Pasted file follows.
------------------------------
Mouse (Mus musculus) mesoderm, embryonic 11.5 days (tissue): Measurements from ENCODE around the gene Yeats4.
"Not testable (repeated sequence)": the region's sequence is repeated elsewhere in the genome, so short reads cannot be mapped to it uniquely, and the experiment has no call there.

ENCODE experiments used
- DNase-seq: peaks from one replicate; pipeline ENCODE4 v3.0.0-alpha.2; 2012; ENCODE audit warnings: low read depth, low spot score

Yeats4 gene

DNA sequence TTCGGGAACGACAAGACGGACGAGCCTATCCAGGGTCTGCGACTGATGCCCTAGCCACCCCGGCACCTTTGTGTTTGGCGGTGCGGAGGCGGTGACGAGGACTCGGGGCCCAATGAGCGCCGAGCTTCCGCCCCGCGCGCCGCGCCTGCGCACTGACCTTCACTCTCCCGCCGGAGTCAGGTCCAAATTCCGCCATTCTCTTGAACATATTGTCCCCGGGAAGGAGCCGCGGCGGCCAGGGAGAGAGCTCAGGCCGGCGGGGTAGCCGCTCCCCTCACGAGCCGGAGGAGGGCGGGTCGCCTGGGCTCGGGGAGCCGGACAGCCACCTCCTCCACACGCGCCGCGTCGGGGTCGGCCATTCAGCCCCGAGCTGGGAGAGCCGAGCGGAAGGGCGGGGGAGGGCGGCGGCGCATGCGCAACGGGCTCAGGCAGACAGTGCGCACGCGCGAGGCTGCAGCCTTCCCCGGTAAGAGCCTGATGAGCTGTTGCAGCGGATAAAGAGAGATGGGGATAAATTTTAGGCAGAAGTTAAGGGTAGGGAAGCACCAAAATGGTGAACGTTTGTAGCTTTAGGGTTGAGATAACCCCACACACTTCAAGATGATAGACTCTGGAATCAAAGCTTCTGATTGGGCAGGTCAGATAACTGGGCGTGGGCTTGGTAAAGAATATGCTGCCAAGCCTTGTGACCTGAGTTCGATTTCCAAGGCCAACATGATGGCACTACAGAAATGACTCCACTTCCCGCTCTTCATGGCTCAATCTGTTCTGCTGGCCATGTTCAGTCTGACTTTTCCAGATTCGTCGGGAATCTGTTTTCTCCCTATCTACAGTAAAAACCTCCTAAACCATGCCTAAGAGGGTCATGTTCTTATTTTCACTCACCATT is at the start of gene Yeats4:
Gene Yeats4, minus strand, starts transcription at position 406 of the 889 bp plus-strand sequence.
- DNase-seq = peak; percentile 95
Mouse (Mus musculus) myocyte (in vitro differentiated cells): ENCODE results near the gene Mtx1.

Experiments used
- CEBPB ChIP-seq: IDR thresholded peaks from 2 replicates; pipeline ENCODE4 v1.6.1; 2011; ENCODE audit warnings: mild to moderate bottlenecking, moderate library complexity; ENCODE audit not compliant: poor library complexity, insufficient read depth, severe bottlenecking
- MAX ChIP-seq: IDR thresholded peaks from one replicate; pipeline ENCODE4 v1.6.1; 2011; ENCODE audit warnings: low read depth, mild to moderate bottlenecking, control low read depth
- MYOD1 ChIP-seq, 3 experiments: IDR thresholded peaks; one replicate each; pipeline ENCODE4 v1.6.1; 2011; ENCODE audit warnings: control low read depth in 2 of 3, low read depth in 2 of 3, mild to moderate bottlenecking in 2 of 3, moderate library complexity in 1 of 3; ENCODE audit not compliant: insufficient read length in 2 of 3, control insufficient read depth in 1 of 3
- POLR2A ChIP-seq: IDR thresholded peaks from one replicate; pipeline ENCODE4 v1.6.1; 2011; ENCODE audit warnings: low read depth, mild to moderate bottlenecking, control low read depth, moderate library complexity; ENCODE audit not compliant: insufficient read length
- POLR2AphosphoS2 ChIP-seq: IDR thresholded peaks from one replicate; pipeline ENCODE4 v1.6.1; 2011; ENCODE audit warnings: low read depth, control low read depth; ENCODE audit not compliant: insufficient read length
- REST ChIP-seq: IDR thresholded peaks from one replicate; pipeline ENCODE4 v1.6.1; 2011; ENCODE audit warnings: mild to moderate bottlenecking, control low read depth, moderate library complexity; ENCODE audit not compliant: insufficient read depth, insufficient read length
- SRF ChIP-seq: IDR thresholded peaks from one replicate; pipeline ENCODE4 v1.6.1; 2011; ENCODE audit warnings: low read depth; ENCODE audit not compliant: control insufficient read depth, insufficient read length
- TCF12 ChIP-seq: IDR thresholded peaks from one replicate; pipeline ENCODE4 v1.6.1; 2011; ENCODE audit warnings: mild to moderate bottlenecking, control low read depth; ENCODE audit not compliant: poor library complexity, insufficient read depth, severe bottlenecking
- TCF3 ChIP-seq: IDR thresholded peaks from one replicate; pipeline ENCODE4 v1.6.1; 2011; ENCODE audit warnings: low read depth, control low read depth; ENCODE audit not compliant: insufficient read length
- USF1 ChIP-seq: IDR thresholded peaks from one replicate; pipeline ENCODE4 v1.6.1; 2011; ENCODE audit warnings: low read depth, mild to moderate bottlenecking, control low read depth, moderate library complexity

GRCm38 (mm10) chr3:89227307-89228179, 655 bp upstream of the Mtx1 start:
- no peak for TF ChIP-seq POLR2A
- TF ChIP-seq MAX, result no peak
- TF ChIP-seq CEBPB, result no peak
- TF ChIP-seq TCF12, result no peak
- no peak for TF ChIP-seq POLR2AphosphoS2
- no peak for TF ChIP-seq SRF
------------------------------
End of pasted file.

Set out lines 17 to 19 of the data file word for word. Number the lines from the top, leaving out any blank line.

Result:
- SRF ChIP-seq: IDR thresholded peaks from one replicate; pipeline ENCODE4 v1.6.1; 2011; ENCODE audit warnings: low read depth; ENCODE audit not compliant: control insufficient read depth, insufficient read length
- TCF12 ChIP-seq: IDR thresholded peaks from one replicate; pipeline ENCODE4 v1.6.1; 2011; ENCODE audit warnings: mild to moderate bottlenecking, control low read depth; ENCODE audit not compliant: poor library complexity, insufficient read depth, severe bottlenecking
- TCF3 ChIP-seq: IDR thresholded peaks from one replicate; pipeline ENCODE4 v1.6.1; 2011; ENCODE audit warnings: low read depth, control low read depth; ENCODE audit not compliant: insufficient read length